And another option is cyclones. Unimaginably powerful winds have been known to act as express forms of transportation, even in the modern world: I once read about a cow in America, famous for twice being sucked up by a tornado and deposited hundreds of miles away, completely unharmed. (I’d wager this didn’t get her off the hook, so to speak, and that she still ended up making one damn tasty burger, as they say.) But in the South Pacific, over the course of millions of years, it is more than likely that some lucky insects found themselves picked up by one of the annual cyclones, and dropped in paradise.
* * *
Life found a way. And at times we have had to find a way too. You see, a boat can only take you so far. About the point where the bottom of it rubs up against the sand of the rising beach is the threshold I’d say, and actually that would probably be deemed a bit too far. Best to reverse up a bit and drop the anchor. After that one can resolve to the dinghy, but once the bottom of that rubs up against the beach too, exploration must be taken by foot or by thumb. This is about the adventure that can be found in the latter.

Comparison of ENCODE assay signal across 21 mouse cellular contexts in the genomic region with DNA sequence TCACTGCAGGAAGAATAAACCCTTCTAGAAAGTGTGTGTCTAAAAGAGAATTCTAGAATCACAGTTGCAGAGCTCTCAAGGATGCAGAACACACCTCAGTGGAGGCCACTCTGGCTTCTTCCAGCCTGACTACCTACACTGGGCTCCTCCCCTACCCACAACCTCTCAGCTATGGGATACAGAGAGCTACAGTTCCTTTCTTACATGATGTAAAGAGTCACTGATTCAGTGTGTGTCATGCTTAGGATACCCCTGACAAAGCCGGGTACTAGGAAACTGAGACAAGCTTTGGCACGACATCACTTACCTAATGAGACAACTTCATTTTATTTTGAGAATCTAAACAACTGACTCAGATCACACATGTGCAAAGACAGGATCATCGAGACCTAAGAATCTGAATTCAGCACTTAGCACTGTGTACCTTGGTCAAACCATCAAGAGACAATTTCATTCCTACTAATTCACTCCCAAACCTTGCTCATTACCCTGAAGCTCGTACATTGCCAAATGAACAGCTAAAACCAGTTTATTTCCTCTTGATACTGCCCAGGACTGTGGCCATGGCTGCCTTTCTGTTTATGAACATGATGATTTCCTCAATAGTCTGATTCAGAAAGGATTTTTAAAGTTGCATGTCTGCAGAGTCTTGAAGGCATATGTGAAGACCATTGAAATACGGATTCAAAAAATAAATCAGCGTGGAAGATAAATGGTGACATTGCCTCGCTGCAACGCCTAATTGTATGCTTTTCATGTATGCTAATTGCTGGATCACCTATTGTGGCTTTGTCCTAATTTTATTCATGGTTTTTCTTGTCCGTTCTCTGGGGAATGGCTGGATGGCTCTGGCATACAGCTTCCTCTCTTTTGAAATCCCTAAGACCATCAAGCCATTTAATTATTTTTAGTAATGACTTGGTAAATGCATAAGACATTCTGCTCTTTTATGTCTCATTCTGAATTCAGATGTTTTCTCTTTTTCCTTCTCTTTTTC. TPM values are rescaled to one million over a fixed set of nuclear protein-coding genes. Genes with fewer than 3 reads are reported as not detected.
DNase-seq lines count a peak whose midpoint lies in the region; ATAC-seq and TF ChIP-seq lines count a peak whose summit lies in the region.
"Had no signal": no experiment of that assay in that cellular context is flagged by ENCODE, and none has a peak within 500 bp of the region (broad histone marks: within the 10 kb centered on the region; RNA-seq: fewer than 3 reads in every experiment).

The notion of hitchhiking is straightforward enough. Find a road that sees some traffic and stick an arm out in the hope a kind soul will admit some stinking sailors to their vehicle for a little while. To begin with it’s entertaining in its own right: it’s people watching with a purpose. Then you begin to notice that most people have the space in their car to pick you up, just not necessarily the space in their hearts, and so gradually the whole escapade begins to feel like a decisive and damning verdict of mankind. But when that one kind soul finally stops, elation reigns. All is forgiven in the click of a seatbelt and humanity seems wonderful once more – it’s an emotional rollercoaster, let me tell you.